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Showing posts from 2017

The Five Confucian Classics 儒家五經

The Five Confucian Classics or 五經 (wǔ jīng) are the key texts of Confucianism.
In Chinese, 五 means five, while 經 means the lengthwise yarns (i.e. the warp) used in weaving.
Like the warp that forms the basis in weaving, the Five Classics form the basis for personal cultivation.
In actual fact, 儒 (rú), the character for Confucianism in Chinese, means immersing oneself in the orthodox teachings of previous sages.
The Five Classics are considered replete with such teachings.
The Five Classics are:
Book of Poetry 詩經
Book of Documents 書經
Book of Rites 禮經
Spring and Autumn Annals 春秋
I Ching (or Zhouyi) 易經(周易)

Book of Poetry 詩經 (shī jīng)
The Book of Poetry is the earliest collection of poems in Chinese history. Also popularly called the Three Hundred Poems 詩三百 (shī sān bǎi), it is, however, not only a book of literature, but a book described by Confucius as, if not studied, a person would not know how to speak.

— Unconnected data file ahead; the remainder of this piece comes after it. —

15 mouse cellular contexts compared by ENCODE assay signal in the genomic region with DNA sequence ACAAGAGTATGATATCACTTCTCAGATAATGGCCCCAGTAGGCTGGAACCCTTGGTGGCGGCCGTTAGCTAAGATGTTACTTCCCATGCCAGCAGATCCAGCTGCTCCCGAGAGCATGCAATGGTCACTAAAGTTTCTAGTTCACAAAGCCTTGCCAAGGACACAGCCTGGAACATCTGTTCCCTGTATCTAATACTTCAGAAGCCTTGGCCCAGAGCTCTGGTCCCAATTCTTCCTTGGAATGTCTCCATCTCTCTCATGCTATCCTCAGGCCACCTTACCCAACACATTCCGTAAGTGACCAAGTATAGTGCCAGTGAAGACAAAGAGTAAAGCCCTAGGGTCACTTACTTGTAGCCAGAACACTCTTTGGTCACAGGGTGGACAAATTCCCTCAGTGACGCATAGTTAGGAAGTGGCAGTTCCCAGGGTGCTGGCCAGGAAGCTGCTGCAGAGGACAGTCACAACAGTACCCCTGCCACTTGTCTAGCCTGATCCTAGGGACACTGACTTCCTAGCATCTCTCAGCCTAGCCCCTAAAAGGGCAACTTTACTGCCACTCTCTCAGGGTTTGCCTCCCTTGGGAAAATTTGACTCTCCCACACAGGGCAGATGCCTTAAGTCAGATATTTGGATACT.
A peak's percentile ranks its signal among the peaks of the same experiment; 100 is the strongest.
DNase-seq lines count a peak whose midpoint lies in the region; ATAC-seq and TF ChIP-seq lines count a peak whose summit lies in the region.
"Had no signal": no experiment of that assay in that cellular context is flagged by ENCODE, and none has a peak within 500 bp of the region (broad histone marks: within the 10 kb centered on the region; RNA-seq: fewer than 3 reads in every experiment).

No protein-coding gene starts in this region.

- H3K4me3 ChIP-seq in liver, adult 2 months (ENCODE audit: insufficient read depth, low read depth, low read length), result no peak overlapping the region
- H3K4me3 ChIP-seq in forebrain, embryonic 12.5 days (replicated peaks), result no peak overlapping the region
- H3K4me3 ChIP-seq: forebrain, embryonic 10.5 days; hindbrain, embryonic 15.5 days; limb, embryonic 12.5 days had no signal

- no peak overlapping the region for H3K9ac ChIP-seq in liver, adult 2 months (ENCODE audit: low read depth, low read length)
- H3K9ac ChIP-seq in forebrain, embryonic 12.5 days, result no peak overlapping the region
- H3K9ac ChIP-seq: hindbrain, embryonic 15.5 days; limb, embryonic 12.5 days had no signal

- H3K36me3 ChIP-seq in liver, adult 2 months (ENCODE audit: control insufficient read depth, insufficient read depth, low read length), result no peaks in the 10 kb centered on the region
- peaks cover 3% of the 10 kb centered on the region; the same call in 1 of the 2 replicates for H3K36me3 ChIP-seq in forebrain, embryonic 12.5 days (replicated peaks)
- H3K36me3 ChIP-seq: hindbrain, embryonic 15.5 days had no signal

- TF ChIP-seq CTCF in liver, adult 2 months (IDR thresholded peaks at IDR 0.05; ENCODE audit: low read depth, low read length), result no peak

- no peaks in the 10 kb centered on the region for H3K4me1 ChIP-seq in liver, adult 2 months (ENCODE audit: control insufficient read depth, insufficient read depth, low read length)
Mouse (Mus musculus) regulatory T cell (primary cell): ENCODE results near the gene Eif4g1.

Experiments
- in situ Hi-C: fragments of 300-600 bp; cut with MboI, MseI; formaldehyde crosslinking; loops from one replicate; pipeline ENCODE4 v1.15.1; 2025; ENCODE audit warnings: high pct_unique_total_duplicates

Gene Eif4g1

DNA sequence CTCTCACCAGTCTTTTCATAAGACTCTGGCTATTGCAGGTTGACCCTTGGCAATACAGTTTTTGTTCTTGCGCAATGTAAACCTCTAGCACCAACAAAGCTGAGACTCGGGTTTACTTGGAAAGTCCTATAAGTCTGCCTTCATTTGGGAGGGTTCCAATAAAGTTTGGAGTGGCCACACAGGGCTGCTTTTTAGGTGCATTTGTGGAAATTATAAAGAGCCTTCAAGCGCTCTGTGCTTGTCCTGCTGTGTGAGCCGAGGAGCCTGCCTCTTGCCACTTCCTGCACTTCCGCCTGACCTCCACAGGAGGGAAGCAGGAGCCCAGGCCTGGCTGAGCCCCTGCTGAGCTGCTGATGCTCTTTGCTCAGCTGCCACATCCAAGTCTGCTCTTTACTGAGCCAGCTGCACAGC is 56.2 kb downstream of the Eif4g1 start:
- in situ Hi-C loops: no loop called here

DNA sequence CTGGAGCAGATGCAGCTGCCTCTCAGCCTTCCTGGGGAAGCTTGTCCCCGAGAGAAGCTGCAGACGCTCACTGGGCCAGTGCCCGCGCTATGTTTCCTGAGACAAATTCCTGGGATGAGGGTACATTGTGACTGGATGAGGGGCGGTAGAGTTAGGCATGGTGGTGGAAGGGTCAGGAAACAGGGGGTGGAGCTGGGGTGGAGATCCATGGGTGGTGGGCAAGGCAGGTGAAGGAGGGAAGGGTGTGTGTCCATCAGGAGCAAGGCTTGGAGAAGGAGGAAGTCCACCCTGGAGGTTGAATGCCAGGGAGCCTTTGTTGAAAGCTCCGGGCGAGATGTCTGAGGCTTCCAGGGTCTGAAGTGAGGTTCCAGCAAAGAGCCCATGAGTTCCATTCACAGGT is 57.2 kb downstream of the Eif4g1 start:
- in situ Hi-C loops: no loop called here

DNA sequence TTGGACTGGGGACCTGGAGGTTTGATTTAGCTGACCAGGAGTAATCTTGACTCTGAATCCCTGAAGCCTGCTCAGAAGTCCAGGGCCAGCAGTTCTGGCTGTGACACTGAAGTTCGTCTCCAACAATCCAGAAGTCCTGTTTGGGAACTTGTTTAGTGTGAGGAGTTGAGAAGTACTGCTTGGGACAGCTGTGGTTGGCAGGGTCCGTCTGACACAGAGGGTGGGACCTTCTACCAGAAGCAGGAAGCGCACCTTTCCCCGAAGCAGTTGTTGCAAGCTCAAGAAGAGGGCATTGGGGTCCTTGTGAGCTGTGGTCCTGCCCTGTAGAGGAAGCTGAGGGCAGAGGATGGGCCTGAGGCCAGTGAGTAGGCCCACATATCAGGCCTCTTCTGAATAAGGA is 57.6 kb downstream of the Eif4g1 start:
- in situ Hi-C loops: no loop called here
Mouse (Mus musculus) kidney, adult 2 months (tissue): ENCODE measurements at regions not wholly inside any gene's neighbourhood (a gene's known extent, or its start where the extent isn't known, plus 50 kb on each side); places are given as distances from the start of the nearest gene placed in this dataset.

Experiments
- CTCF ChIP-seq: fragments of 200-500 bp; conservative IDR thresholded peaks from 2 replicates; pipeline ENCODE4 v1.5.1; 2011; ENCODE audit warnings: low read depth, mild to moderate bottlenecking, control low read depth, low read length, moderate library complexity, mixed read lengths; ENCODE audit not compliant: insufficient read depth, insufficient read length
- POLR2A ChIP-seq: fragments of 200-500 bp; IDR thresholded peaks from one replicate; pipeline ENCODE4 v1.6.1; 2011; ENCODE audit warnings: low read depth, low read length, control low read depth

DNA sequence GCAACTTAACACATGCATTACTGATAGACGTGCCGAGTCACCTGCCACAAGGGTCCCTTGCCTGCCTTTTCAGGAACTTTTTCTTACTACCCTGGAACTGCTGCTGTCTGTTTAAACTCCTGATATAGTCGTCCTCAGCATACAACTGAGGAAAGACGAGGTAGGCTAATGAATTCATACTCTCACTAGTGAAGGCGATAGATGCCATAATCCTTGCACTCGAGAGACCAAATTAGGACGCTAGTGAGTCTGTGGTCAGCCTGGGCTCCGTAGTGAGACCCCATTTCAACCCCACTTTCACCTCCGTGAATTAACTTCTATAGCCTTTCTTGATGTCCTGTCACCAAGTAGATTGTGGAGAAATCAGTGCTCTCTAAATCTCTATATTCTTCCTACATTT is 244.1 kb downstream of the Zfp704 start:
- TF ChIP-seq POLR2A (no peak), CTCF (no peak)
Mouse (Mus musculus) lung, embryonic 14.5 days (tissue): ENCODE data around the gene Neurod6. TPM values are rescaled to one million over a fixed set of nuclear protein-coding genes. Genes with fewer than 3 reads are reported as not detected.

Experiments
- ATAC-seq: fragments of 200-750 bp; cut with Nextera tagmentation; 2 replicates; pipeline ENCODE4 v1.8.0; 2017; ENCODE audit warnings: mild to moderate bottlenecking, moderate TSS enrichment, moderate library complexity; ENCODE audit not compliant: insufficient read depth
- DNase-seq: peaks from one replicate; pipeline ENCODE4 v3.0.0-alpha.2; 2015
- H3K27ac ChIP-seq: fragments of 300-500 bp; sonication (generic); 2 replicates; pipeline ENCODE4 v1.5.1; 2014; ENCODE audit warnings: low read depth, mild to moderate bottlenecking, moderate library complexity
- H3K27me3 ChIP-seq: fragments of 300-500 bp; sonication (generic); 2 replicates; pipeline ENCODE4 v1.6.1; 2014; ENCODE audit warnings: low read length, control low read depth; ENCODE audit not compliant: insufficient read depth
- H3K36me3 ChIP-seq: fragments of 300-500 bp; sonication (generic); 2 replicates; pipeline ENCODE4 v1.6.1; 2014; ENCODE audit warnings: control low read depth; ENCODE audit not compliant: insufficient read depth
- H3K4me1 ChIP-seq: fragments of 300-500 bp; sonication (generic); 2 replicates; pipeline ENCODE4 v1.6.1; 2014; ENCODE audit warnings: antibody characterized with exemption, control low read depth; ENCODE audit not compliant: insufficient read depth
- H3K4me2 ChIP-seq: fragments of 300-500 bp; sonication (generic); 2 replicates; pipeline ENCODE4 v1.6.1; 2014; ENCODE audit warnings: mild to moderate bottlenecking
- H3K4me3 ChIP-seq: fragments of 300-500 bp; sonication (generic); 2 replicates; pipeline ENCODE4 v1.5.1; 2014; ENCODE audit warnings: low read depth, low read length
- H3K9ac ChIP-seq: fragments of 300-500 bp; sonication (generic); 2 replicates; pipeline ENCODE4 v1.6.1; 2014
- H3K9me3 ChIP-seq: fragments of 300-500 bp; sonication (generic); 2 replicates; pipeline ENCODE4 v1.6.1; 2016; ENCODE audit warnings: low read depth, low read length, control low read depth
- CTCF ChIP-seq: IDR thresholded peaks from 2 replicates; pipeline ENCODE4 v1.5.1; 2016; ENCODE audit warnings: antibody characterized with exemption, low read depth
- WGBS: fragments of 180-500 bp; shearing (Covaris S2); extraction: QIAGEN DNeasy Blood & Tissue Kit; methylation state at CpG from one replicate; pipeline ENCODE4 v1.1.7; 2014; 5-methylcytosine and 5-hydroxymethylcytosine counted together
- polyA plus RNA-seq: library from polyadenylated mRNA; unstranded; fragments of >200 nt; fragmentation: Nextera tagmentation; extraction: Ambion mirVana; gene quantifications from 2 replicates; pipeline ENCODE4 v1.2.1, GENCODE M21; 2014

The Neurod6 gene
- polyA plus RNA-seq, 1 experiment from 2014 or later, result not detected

Indeed, these poems were frequently quoted to support an argument or to summarise an idea…

Spring 春

In many parts of China, Spring Festival celebration marks the beginning of Spring.
According to Huangdi Neijing《黃帝內經》, the earliest existing Traditional Chinese medicine classic dating back to more than two thousand years ago, the three months of Spring is a time for life to recover and spread(發陳). It is also a season for people to welcome life and revitalise their body and mind.
But how do ancient Chinese visualise Spring as a character? 
More than three thousand years ago, in Shang Dynasty (1600 BC-1046 BC), ancient Chinese thought Spring might be represented by placing three elements together: the grass, the sun and a sprouting seed.
For instance, in this Oracle bone character for Spring, we see a sun(日)rising among grass(艸), and a seed starts to sprout(屯).
Interestingly, the sprouting seed on the right (屯) also serves as a phonetic component (showing how Spring is pronounced). This way of forming a new character is quite wise and efficient, isn't it?
As a matter of fact, in so…